“And he spoke to me again about it after the show. He said that he was looking into who was doing it at the moment, if it was on anywhere, who had the rights and that maybe we could do it, starting it in Sheffield and see what happens. So it could be all good. I don’t know. I’m not holding my breath.”
“John Barrowman also came up to me and said, ‘Hey, don’t worry. He’s already talked about Funny Girl. So you never know.”
I asked Abi about her thoughts yesterday on the morning after the night before. “I woke up in the Maria house and there was a full sense of calm. I don’t know whether that was the hangover. There was a peacefulness, ‘OK This was phenomenal, this was fantastic, let’s see what happens next.’
“The fact that it finished on my birthday, it’s almost like a sign, as if there’s a reason why it happened that way.
“We’ll just see what happens from here. I’ve loved every single minute. Even all the bad comments. How many people get the chance to experience what I had. I’m the luckiest nearly-Jewish nun in the world.”

Abi performed Maybe This Time from Cabaret in Saturday’s show. But the judges chose to focus on her past performances.
“We knew that they kind of wanted me and Aoife out. I’d said that this was my week to go. Not in a negative way but just understanding how the game was working, what they needed to do to get the person that they wanted.
“I was really happy with my performance. I was. And they didn’t really talk about Maybe This Time.
“If you look at how it works, Connie went first, then it was Siobhan, then it was Helena, then it was me and then it was Aoife. And a couple of minutes after Aoife finished singing, they went, ‘And the lines are closed.’ But there’s no point focusing on that.
“At the end of the day, Andrew Lloyd Webber has got to put a show on and he’s done it in a very entertaining and fun way. And that’s great. But he does have to produce something at the end and he’s got to go with a safe bet. And he does have to have that control over it. That was how it was set up from the very beginning, that he would be able to save people.”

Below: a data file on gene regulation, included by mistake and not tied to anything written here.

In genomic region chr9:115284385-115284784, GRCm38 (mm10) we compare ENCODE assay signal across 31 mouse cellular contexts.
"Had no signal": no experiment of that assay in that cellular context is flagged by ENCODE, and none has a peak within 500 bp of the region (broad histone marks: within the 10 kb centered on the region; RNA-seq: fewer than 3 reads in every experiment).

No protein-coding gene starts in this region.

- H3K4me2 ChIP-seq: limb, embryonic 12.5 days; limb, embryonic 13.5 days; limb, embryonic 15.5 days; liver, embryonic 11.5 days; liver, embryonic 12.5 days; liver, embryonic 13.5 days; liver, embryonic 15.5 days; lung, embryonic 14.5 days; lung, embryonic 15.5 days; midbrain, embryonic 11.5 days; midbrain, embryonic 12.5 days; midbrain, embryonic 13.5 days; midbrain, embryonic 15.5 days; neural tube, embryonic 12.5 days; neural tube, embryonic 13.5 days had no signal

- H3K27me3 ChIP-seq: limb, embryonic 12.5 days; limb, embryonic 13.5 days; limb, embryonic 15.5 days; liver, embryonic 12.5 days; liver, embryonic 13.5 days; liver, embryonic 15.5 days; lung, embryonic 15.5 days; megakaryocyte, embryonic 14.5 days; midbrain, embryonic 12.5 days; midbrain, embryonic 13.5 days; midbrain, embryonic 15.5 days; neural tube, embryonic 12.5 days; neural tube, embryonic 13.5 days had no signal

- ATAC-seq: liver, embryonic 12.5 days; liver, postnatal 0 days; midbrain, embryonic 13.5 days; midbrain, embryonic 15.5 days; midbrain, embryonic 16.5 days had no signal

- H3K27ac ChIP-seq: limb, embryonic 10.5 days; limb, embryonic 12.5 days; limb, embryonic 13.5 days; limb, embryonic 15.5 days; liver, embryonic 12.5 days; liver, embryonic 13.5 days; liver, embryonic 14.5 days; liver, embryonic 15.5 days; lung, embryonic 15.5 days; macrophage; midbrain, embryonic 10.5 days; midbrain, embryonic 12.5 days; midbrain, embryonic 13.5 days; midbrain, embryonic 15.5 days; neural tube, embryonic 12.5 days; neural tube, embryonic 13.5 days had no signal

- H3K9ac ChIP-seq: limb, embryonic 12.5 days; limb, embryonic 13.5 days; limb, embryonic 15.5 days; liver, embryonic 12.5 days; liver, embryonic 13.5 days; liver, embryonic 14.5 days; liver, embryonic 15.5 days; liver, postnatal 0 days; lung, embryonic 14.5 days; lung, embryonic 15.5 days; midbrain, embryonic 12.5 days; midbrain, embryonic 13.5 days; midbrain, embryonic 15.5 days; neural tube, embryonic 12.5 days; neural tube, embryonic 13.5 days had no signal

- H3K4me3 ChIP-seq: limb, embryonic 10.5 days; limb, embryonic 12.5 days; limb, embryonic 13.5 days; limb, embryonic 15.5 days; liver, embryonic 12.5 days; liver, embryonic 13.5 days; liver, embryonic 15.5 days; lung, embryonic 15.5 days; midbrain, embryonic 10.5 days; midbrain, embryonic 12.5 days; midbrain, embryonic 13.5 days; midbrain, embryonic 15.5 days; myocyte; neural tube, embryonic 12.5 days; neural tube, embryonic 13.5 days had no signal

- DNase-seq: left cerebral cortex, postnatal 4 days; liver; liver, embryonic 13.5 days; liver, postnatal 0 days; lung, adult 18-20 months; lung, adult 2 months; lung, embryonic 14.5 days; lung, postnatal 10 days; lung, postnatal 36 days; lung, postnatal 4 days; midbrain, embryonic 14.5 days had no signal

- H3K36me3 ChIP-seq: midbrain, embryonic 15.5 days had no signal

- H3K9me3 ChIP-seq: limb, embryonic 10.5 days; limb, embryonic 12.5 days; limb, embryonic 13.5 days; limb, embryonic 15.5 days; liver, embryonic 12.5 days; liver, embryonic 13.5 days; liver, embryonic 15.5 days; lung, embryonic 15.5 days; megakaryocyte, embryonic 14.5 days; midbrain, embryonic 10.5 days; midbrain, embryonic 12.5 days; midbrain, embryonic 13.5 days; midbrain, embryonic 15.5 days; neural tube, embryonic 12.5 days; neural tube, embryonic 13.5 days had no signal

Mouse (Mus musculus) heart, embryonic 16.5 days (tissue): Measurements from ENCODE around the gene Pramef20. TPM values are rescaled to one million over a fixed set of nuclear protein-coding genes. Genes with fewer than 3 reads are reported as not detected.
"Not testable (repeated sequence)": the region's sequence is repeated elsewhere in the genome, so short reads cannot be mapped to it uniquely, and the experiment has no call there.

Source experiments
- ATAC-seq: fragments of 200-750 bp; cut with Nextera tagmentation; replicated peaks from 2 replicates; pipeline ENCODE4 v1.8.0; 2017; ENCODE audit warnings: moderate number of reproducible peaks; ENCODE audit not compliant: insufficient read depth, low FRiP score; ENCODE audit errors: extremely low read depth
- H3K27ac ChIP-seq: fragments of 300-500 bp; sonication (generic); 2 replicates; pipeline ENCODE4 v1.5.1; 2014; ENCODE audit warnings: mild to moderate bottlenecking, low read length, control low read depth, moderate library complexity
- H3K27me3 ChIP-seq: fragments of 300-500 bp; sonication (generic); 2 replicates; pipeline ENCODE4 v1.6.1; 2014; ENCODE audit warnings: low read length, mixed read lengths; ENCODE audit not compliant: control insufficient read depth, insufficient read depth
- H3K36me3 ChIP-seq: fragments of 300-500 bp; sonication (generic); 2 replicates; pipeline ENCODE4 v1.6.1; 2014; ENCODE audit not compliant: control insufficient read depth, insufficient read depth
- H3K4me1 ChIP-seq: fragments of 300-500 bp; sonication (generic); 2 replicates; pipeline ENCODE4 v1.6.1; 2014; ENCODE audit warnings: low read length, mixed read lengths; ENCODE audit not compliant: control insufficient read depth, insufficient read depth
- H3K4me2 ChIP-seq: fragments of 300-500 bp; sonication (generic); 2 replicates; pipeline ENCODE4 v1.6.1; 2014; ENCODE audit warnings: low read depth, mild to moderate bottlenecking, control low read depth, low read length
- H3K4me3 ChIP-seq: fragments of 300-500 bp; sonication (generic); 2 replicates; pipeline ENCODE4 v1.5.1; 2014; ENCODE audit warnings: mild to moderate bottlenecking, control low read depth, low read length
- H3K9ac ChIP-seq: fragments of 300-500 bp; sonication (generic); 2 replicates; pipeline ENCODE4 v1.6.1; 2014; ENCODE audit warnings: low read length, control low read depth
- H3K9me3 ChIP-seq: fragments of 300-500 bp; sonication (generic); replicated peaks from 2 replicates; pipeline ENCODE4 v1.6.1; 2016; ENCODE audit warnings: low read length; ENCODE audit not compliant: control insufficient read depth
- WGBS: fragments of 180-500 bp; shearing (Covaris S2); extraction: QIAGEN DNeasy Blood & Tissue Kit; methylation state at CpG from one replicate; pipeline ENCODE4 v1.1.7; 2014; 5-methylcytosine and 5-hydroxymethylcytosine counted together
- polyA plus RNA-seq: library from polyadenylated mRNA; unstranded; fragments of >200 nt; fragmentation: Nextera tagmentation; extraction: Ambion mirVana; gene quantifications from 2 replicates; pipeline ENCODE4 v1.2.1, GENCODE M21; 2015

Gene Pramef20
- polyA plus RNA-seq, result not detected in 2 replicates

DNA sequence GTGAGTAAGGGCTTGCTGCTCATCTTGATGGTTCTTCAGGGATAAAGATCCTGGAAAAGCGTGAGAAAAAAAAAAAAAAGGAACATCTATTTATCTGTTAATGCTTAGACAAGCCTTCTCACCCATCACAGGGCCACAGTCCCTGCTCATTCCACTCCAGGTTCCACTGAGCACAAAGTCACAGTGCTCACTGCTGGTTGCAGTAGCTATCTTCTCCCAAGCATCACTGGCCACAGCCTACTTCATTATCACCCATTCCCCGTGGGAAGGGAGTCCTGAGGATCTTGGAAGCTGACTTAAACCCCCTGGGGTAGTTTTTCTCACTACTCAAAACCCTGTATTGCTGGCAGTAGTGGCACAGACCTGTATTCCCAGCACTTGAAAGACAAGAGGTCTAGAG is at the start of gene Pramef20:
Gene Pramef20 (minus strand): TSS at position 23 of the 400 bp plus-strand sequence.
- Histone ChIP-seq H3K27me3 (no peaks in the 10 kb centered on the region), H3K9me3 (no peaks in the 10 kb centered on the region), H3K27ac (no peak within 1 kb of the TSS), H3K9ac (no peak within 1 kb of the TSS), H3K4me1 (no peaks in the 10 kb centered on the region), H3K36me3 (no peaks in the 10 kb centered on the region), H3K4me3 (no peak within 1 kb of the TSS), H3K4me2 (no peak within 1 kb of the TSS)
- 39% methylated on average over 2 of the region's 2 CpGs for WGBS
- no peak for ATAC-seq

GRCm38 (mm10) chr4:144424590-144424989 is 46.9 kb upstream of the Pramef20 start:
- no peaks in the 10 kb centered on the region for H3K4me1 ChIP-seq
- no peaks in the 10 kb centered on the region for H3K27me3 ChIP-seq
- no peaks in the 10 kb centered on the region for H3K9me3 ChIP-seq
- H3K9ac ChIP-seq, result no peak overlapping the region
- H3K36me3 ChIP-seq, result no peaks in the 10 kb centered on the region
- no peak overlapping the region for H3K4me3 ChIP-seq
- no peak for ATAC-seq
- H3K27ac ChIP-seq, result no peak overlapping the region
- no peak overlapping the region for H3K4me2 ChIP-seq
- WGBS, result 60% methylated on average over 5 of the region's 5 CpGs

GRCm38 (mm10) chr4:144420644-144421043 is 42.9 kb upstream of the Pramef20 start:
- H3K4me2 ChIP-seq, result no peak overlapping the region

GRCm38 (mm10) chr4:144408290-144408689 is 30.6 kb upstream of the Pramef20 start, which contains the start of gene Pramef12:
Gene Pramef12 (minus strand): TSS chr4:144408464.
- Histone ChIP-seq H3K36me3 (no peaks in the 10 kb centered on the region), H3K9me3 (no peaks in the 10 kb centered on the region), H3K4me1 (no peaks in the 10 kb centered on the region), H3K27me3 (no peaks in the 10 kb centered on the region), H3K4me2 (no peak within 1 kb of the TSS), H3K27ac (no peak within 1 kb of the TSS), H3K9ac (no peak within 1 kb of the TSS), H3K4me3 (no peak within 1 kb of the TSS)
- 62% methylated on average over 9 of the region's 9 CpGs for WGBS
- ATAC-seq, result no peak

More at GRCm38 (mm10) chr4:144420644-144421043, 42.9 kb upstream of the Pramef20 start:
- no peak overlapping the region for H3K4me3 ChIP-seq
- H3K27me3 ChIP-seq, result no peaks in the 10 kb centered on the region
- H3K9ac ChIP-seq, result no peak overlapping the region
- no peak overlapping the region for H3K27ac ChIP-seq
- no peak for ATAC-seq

Connie, Siobhan and Helena will contest the final on Saturday, with the winner getting a minimum six month contract to play Maria von Trapp in a new stage production of The Sound of Music which opens at the London Palladium in November.
Who does Abi want to win? “I think they are all fantastic in their own very special ways. I just hope they know that if Maria doesn’t happen that they’re all fantastically talented.
“Aoife and I shared a room with Helena, so we do have a bit of a bond with her. She is so phenomenally talented. Her voice is just effortless. And the way she’s handled all the stuff, being in the bottom two, it’s been amazing. She’s very special and she really deserves great things.”
Abi and Aoife met as students at the Central School of Speech and Drama and are now looking for work. But Abi has one last spot of homework to finish.
“We don’t have to be in rehearsal for the final until Friday, so I think I’ll finally get my dissertation done. It was due in at the beginning of September. I had better do that this week. I’ll hopefully end up with a nice MA in acting and musical theatre.”
No longer contracted to the BBC show, she is now open to professional offers. “Absolutely. Bring them on. I’m going to write to every single person that I’ve met throughout this show, all the casting directors, all the musicians, everybody. Hopefully something will come of it.”
Funny Girl
How Do You Solve A Problem Like Maria?
The Hills Are Still Alive For Abi
The Abi Habit
The Hills Are Alive

1 Comment

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One response to “Maria: The Final Word

  1. Paul Sheehan

    Thank you for this very revealing interview with Abi. Like Lloyd Webber, I too think she would be a great hit in Funny Girl.
    While Abi very wisely is burning no bridges, her observation about the order in which the girls sang is very revealing. While I would like to think this is determined by the drawing of lots, her comments indicate otherwise.
    More importantly in some ways than running order are the material they are to sing and the manner in which it is staged – both of these are out of their hands (Simone’s insistence on singing It’s My Turn being the one exception).
    Connie has certainly been showcased by the show as has Siobhan. And, of course, Helena, who has had to sing for survival four times.
    I am looking forward to the final on Saturday.